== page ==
Also, it sounds like your mind likes to make lists. That’s nice. Thoughtful even. It’s like a cat bringing you a dead bird. It thinks it’s doing something helpful, but you’re trying to focus! So use your mind’s gifts and make those lists. BEFORE you meditate.

If the list is already written out before you meditate, it’s off your mind. If it comes up in meditation, just remember you can write it down later after the timer goes off. 

Q: What about insomnia?
What I often do is practice a "digital sunset." All artificial lighting goes off when the sun goes down. Same with food. Consider eating only when the sun is out. Think about how our ancestors lived and evolved.

In short…
Meditation reconnects you to the infinite, loving source of all creation that we all came from and all return to. Our modern lives keep us out of touch with this inner truth, believing that love is somewhere outside of ourselves. This is why meditation is hard. We're turning the whole system we were born into inside out. 

Marketers and advertisers know this. They invest billions of dollars to study the mind. Their job is to  get their ideas into your head 24/7. Especially when life gets hard. Success for them is when you unconsciously associate them with being able solve your problems. 

The truth is it’s all made up. Some people in the past figured out some things and made some decisions and now this is the world we live in. We can choose to take part or not. 

We’re lead to believe that if we slow down for a second we might miss something. We might lose our spot in the race towards fame, success and happiness if we don’t know about the next gadget or celebrity. The truth is, if we slowed down, we would realize we don’t have to take part in any of that. We can wake up. 

All that noise is drowning out our deepest truth. Everything we are seeking outside of ourselves can only be found within ourselves. 

Life is the game of forgetting this.

Meditation is the practice of remembering this.

And you can practice anytime, anywhere. Sitting on a cushion with your eyes closed is just one practice. It gets most interesting when you bring into every day interactions. That's the real practice. And for that, no amount of teaching or preparation can prepare you. It's all about you being present. And being present is the greatest gift you can give yourself, and others. 

What I Took Back From India

My entire time in India, I was with other people.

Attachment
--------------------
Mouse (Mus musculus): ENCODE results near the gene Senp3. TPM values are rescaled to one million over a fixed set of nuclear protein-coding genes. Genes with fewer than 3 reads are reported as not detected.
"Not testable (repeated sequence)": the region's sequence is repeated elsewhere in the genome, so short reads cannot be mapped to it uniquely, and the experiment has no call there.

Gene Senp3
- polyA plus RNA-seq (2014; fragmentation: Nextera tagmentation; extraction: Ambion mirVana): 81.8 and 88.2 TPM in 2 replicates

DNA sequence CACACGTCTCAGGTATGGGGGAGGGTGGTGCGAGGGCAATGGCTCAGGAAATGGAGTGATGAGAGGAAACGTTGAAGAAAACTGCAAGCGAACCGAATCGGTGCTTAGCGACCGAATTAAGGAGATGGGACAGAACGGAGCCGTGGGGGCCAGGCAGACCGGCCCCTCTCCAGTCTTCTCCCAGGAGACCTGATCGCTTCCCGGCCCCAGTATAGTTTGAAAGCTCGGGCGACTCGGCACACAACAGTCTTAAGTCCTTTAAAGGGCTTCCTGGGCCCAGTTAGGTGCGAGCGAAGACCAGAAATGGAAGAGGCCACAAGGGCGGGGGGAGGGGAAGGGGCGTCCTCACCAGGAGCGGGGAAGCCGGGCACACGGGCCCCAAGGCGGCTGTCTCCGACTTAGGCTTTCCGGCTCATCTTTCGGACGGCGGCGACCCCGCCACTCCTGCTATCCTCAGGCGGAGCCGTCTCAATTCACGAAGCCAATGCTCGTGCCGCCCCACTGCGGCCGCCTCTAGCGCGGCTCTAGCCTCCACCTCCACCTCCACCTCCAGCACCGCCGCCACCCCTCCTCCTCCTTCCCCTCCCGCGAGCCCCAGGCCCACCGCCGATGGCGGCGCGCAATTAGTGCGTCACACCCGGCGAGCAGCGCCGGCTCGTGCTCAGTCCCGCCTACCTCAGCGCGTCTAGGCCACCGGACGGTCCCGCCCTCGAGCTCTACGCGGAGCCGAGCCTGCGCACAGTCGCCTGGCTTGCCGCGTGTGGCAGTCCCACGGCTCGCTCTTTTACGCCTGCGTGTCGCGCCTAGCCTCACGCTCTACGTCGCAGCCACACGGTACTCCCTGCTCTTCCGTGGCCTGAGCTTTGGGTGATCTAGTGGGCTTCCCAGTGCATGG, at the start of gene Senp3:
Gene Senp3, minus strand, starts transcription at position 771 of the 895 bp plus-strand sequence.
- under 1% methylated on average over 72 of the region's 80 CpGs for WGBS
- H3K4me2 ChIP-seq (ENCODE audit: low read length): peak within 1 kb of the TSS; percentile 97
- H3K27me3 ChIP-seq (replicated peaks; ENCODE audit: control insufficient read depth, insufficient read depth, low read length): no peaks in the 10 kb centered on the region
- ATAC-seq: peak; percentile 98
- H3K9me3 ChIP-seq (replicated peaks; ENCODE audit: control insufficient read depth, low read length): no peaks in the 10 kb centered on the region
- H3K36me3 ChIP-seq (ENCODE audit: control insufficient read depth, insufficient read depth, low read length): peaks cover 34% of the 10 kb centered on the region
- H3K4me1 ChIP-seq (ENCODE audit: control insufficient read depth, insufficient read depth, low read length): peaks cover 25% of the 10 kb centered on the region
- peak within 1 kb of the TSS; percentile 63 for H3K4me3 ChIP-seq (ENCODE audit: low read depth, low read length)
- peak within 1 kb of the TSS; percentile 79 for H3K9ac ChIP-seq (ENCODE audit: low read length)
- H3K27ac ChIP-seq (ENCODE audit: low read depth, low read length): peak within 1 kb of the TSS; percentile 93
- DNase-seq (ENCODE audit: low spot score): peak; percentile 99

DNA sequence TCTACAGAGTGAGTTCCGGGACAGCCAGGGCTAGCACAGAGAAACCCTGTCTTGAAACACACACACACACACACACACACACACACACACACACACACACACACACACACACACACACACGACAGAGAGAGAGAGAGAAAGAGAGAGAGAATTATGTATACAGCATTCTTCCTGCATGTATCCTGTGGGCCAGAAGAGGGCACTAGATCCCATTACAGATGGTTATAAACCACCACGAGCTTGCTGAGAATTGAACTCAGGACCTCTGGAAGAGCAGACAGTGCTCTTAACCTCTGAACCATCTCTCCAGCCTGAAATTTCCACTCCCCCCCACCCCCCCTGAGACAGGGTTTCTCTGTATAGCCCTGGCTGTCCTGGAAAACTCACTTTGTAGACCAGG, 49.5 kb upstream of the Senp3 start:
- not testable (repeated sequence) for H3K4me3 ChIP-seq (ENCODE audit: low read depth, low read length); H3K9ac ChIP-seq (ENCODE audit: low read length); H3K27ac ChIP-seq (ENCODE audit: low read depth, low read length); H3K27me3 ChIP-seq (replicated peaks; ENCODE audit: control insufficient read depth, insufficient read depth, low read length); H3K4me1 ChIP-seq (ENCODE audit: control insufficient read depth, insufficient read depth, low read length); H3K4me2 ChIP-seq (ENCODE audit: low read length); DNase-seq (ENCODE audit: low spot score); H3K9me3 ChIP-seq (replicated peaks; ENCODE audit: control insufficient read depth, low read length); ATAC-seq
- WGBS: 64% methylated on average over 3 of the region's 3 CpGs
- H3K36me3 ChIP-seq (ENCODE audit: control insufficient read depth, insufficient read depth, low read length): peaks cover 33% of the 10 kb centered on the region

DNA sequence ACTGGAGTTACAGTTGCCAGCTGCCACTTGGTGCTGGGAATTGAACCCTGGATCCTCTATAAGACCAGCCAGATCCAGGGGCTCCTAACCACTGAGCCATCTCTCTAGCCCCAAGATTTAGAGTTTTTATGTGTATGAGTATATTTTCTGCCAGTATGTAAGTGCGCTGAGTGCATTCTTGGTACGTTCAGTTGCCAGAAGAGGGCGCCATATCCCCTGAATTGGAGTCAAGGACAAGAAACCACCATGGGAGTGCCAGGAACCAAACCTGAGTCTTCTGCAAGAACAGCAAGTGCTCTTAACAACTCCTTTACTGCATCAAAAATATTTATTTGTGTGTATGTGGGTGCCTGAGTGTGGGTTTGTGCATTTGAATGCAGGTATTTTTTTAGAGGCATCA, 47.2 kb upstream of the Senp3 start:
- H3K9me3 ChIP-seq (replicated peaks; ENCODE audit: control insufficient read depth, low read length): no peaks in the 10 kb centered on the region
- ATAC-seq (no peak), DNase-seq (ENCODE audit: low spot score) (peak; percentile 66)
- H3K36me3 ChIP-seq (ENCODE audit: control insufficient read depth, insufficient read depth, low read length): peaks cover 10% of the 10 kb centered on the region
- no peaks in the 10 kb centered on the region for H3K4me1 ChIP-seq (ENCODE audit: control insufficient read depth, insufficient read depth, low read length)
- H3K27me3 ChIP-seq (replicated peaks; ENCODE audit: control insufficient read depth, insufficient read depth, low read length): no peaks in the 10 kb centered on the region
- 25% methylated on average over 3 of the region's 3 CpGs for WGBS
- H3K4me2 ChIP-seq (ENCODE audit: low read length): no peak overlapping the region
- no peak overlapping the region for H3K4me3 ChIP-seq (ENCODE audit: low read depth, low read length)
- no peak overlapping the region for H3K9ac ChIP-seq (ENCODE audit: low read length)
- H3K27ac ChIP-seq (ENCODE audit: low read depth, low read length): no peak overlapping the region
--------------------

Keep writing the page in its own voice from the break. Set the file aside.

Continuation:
I went with a group of 10 westerners. For 7 days we stayed at an ashram, a spiritual community. Every morning we did yoga. Every day we piled into a 6 seat taxi to serve at the Bhatti Mines school. Every night we went to markets, schools and temples. And the whole trip, at every meal, we ate together.

Cut to America one week later.

I have my own room, my own car and the freedom to do anything I want. And I realized I have used that freedom to do things that isolate and separate. It struck me buying groceries. Walking through the store with a whole cart of food for one person. A whole week of meals that I was about to eat by myself. How did this happen?

I  used to believe I needed to isolate myself. The world felt invasive. I needed more time to process and integrate. India was good medicine for this. In India the smells, sights and sounds are everywhere, all the time. What helped the most was allowing time for solitude. Time to go within, reflect and come to realizations about what was happening. Every morning we practiced yoga, and, to me, it was the most essential part of the trip. If there is an opposite of isolation, it would be engagement and presence. Which is exactly what i mean when I say "practicing yoga."

Now, there is  another kind of yoga to practice. To find the engagement in presence in my relationships at home. To find connection, community and service. While still finding solitude, reflection and integration. This trip showed me that it is not only possible, but essential. 

I used to want to help people...

I used to want to help people.

Last year, at the Global Youth Peace Summit, something changed.